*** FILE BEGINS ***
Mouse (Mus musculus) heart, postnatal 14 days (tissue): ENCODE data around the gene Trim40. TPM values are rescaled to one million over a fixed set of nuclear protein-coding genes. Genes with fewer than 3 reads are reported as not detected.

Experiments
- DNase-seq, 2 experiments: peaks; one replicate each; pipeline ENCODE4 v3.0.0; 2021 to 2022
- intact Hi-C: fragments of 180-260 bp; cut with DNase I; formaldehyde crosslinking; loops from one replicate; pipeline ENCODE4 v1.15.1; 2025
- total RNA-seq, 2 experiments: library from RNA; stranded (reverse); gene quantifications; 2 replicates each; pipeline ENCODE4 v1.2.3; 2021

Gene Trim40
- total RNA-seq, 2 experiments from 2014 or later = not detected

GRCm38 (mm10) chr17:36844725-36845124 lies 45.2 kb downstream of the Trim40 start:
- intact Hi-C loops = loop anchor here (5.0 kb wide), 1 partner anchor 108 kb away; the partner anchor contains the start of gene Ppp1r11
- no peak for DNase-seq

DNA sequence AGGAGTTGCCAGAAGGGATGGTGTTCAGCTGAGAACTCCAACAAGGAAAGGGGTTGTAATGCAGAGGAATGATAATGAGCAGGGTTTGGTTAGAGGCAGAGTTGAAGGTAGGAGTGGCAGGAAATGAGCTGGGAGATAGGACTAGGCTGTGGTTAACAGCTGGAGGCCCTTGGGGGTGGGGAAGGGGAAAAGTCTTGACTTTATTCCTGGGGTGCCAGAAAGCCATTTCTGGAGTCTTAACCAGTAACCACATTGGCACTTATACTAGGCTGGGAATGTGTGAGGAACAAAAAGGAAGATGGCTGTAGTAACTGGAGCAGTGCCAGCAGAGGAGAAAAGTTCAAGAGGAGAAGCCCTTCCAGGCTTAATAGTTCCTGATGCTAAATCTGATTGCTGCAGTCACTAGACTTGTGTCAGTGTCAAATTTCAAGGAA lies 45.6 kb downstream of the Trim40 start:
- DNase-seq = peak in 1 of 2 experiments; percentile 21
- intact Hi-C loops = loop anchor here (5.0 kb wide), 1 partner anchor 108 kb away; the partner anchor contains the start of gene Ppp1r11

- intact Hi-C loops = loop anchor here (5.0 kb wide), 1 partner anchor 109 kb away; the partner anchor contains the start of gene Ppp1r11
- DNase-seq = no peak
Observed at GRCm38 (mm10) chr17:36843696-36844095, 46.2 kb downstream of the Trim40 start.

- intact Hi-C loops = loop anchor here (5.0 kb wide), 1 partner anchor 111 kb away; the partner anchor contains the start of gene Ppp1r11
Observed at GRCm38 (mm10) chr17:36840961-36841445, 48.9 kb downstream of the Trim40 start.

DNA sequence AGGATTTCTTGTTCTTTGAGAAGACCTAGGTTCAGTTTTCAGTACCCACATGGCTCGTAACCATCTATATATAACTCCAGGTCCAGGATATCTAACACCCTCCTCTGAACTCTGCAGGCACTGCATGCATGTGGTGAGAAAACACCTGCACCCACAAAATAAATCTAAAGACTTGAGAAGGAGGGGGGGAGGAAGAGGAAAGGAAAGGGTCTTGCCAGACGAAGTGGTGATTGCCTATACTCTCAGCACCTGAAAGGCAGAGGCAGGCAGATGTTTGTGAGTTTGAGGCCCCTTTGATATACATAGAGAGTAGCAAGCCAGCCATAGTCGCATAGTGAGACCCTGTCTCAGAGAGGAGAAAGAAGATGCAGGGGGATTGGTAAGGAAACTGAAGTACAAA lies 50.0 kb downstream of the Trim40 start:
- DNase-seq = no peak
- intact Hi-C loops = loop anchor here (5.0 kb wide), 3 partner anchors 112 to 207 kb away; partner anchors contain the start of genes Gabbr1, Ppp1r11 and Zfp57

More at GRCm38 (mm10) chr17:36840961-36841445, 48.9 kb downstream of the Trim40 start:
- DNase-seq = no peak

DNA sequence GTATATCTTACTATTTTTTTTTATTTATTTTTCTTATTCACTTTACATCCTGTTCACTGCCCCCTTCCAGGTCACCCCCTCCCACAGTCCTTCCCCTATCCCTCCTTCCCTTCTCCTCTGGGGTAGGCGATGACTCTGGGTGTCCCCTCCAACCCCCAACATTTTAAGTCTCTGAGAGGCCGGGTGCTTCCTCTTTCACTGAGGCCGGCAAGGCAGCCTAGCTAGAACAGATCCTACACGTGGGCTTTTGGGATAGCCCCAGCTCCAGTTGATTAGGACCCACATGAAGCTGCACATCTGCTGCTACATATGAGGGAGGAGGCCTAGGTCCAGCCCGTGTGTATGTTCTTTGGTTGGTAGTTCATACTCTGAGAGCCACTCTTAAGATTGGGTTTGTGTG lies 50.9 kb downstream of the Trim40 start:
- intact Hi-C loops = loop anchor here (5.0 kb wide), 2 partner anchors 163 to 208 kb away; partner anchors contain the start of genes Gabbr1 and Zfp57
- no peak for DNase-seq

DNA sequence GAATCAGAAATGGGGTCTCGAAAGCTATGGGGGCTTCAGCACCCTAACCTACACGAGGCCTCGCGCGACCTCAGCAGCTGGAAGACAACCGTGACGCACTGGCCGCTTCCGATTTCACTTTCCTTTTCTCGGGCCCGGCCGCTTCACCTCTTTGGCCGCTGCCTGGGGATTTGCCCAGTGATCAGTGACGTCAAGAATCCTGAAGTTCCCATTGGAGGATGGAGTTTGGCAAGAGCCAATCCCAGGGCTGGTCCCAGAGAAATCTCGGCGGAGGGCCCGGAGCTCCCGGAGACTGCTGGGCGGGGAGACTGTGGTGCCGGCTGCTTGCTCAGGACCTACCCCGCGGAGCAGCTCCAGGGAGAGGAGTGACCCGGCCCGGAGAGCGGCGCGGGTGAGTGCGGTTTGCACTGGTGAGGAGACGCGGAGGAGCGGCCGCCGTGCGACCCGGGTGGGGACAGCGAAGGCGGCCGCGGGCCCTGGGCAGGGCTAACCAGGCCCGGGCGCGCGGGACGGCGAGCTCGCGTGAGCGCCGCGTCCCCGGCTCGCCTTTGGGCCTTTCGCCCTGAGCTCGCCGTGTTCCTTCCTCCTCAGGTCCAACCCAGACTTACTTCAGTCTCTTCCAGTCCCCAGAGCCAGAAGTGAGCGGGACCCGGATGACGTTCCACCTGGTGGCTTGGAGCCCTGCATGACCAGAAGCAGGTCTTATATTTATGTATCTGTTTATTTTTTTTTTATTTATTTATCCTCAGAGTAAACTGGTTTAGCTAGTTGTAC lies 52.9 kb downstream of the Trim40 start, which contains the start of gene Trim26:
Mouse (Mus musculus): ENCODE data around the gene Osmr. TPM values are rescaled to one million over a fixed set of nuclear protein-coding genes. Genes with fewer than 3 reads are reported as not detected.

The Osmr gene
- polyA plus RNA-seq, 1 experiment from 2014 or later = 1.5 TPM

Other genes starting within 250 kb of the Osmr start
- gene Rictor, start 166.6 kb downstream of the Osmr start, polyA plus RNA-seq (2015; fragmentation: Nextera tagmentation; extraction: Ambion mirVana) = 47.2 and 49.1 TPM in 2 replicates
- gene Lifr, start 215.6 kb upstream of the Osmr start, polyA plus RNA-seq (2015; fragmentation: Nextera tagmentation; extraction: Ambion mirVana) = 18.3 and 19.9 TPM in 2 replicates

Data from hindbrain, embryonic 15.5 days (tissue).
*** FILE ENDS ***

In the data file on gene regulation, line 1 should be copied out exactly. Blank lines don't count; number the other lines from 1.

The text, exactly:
Mouse (Mus musculus) heart, postnatal 14 days (tissue): ENCODE data around the gene Trim40. TPM values are rescaled to one million over a fixed set of nuclear protein-coding genes. Genes with fewer than 3 reads are reported as not detected.